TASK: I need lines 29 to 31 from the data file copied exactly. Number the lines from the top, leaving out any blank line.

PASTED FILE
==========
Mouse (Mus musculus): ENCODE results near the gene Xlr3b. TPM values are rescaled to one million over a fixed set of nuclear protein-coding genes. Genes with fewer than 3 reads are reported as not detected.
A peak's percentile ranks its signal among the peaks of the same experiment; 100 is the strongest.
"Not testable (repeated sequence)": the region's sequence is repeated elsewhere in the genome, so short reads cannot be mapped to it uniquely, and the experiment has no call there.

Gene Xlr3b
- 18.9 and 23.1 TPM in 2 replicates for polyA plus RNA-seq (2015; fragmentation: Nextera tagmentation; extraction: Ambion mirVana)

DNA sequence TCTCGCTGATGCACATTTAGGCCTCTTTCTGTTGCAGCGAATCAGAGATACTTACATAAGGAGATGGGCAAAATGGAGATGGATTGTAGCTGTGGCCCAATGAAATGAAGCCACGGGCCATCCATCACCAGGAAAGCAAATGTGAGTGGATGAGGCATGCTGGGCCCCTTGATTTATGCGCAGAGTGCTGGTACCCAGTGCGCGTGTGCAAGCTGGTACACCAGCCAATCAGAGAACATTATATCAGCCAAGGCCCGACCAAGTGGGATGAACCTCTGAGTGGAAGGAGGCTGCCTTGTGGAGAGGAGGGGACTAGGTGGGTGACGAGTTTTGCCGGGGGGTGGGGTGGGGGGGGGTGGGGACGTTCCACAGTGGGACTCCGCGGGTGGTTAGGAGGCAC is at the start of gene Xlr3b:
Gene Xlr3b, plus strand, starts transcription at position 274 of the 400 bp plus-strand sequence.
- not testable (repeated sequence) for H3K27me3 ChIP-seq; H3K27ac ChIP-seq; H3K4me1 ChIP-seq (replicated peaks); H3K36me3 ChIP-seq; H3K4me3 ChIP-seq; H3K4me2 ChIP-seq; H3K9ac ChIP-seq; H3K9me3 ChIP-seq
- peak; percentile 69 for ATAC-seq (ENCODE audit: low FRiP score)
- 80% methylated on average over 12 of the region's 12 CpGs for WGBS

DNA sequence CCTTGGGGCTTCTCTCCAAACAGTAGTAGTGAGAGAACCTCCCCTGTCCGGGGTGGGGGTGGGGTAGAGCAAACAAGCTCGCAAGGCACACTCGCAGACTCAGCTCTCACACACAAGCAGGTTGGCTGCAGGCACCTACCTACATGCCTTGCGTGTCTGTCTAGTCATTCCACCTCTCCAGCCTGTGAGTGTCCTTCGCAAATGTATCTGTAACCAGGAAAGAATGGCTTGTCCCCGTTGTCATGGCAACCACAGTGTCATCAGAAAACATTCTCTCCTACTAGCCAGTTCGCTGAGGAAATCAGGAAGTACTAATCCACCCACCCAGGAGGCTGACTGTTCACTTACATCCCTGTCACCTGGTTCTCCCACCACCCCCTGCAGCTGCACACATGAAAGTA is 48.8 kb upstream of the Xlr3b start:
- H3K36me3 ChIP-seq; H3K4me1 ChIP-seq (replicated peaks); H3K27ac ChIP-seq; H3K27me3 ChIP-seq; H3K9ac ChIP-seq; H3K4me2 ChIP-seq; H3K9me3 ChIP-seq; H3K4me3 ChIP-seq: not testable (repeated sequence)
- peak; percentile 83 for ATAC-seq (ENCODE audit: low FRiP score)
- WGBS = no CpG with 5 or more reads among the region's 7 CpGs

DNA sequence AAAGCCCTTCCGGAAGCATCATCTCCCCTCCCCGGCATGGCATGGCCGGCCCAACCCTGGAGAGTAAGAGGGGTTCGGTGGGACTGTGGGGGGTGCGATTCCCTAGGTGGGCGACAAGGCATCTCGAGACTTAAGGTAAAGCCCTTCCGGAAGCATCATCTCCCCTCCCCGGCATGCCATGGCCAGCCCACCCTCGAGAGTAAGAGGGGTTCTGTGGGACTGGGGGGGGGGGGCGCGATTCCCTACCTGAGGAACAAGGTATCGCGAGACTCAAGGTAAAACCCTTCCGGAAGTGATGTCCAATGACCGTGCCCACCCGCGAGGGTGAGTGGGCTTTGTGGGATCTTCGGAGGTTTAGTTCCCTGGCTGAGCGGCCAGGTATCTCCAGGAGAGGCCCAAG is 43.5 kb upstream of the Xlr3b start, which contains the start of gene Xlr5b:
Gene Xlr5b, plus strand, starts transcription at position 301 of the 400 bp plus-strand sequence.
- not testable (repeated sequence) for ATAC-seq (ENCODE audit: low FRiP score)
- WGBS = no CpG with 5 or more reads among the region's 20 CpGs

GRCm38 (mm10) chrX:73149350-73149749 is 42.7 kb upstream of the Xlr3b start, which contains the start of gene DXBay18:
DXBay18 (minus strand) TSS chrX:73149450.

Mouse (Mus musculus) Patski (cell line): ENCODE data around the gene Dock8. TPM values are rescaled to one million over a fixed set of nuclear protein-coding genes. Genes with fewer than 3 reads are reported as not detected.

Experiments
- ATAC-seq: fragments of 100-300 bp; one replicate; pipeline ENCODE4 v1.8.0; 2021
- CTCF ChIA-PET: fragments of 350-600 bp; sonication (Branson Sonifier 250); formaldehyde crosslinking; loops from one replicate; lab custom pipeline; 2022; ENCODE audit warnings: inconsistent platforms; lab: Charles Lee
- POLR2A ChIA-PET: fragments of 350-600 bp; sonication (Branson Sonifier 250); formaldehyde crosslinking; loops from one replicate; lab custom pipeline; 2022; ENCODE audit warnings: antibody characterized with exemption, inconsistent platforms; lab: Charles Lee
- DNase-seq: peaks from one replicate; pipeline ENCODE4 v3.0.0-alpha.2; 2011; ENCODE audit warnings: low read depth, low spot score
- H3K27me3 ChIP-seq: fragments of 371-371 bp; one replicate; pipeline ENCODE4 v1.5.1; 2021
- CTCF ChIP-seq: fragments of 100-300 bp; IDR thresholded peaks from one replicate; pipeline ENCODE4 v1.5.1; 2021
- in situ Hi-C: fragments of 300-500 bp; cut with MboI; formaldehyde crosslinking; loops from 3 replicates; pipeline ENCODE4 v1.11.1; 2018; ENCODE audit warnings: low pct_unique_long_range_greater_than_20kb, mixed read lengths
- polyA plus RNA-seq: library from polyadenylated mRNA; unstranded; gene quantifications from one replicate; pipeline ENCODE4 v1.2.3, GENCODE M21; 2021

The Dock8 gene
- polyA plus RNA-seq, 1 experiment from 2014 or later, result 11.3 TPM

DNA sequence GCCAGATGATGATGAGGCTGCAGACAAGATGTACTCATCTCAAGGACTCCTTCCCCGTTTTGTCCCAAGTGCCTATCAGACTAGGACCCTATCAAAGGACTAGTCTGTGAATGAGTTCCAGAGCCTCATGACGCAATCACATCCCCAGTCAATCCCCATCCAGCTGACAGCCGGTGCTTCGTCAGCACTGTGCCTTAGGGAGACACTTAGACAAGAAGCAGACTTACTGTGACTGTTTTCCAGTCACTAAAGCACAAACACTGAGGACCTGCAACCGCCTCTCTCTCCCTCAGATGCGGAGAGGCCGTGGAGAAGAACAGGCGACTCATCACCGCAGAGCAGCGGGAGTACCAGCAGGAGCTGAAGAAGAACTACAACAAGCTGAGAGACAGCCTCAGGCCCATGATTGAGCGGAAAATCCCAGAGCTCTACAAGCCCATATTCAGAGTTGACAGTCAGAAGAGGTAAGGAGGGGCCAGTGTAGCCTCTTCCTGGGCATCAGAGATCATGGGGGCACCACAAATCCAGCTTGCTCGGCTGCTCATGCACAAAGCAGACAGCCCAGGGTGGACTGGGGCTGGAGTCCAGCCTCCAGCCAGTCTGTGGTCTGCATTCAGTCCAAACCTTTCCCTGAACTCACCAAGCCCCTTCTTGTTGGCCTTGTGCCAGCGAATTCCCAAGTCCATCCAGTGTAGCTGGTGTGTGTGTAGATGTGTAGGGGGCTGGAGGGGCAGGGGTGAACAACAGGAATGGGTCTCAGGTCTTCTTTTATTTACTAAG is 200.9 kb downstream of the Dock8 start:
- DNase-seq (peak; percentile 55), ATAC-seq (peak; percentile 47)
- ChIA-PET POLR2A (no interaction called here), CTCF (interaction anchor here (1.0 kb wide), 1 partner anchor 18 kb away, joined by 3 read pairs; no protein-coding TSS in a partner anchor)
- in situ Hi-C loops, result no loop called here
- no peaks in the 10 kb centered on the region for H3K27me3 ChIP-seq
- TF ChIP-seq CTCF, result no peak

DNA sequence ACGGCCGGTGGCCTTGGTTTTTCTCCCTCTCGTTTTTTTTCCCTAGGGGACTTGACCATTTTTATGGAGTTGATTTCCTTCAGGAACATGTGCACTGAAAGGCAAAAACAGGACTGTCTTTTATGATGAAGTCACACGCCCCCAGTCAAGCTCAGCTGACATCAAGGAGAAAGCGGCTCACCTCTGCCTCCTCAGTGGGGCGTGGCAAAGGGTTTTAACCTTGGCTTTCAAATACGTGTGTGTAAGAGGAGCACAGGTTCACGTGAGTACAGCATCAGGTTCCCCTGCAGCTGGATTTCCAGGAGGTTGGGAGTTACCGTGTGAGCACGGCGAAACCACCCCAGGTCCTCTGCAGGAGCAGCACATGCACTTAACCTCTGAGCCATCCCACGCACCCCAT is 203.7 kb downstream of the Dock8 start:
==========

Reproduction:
- in situ Hi-C: fragments of 300-500 bp; cut with MboI; formaldehyde crosslinking; loops from 3 replicates; pipeline ENCODE4 v1.11.1; 2018; ENCODE audit warnings: low pct_unique_long_range_greater_than_20kb, mixed read lengths
- polyA plus RNA-seq: library from polyadenylated mRNA; unstranded; gene quantifications from one replicate; pipeline ENCODE4 v1.2.3, GENCODE M21; 2021

The Dock8 gene